The photo blog series Human of New York recently shared a portrait that has the LGBT community involved in a debate on discrimination. The series was started four years ago by photographer Brandon Stanton and captures diverse street portraits of New Yorkers, all different ages, races and backgrounds, accompanied by a quote or a snippet from each subject's story. Brandon leaves the quote or accompanied life snippet up to the subject -- this sometimes leads to controversial and shocking statements. A snippet that got many people talking was from a gay man. According to HNY, he said
I know this isn't going to be a popular opinion, but I'm gay, and I don't think there's nearly as much discrimination as people claim. Don't get me wrong, I've experienced discrimination. But it hasn't been a huge factor in my life. I feel like a lot of people bring discrimination on themselves by getting in people's faces too much. They like to say: "Accept me or else!" They go around demanding respect as a member of a group, instead of earning respect as an individual. And that sort of behavior invites discrimination. I've never demanded respect because I was gay, and I haven't experienced much discrimination when people find out that I am.
He was right on one thing: It was not a popular opinion.
Validating his experience is important. We should never ignore the testimony of experience a gay person puts forth. But the fact discrimination hasn't been a huge factor in his life is a blessing, not the norm. There are many of us who can't say the same, no matter how much we wish we could. His experience is his own, but it's not the rule -- it's the exception.
Statistically speaking, to say that LGBT people aren't discriminated against ignores all of the evidence of the contrary. This is insulting towards LGBT people and the LGBT community at large. His statement also ignores the fact that he is only able to openly identify as gay and give his opinion because of LGBT people who fought fiercely for his rights. Rights that are being taken for granted.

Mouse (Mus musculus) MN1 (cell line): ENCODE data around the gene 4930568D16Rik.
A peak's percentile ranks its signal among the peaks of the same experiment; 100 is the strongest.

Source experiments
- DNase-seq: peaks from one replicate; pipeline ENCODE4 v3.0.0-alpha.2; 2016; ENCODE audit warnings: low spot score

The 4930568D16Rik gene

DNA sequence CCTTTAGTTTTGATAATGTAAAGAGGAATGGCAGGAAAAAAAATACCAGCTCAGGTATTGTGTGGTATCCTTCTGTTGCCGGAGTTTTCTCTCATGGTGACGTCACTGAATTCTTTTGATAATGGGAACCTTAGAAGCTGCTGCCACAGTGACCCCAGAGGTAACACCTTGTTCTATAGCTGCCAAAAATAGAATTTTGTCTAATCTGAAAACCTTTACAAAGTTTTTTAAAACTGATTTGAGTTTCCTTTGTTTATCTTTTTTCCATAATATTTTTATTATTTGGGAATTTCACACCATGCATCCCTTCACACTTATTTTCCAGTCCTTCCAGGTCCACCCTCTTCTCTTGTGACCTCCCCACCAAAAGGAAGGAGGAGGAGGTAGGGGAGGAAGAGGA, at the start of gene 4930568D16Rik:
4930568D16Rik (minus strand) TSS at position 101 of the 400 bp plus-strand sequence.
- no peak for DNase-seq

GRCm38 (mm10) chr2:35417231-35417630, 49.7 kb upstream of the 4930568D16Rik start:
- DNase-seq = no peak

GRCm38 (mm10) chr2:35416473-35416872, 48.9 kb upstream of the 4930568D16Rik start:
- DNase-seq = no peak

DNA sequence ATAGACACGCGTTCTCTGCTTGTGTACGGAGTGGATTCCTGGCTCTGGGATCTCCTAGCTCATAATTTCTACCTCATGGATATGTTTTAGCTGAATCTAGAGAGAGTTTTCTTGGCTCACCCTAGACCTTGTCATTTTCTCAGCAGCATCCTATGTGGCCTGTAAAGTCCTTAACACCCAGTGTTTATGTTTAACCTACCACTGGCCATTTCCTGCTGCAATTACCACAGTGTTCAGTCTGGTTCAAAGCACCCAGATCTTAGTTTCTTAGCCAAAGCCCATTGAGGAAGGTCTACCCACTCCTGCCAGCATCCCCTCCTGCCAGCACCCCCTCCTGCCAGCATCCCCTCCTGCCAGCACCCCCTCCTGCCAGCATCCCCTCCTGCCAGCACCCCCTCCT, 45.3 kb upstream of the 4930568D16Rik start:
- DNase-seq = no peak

Just this week on my Christian Campus, Andrews University, while walking to class, a fellow class member looked me up and down in shock, and called me a faggot. A student I've never met before verbally assaulted me on a Christ-centered campus. Why? Because of the non-gender conforming jewelry and "tight" pants I was wearing. When I heard him say this, I looked at him, and said, "Excuse me?" Embarrassed, he didn't reply.
Would the man from the HNY photo think I was wrong to confront the person? Was I out of line to demand respect as a fellow human being, not to mention Christian? Maybe in N.Y.C., where that man from the photo lives, he feels safe (although recent, alleged hate-crimes there would lead me to sadly think otherwise). Not all LGBT people live in accepting metropolitan areas though. We LGBT people, from all over, have a right to feel safe in our work, churches, homes, schools and country. We deserve to not live in hostile environments.
Demanding equality is not a bad thing. We LGBT people are a minority, and we will be for a very long time. Being complacent with the second-class citizen status queer folk have isn't how equality happens. Equality happens when the voice of the minority gets raised up. Equality happens when we start humanizing this topic talked about in a theoretical fashion. It happens when fem queens and trans folk say enough is enough to police raids. Equality happens when queer folk stand up and stare bigotry in the eyes to say: "Accept me, or else!"